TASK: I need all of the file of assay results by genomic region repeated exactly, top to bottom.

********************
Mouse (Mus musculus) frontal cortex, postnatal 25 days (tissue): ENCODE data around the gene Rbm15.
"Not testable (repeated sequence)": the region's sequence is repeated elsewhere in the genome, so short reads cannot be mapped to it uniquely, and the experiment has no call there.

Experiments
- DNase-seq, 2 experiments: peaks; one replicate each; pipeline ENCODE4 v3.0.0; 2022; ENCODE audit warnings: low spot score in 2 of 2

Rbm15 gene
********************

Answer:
Mouse (Mus musculus) frontal cortex, postnatal 25 days (tissue): ENCODE data around the gene Rbm15.
"Not testable (repeated sequence)": the region's sequence is repeated elsewhere in the genome, so short reads cannot be mapped to it uniquely, and the experiment has no call there.

Experiments
- DNase-seq, 2 experiments: peaks; one replicate each; pipeline ENCODE4 v3.0.0; 2022; ENCODE audit warnings: low spot score in 2 of 2

Rbm15 gene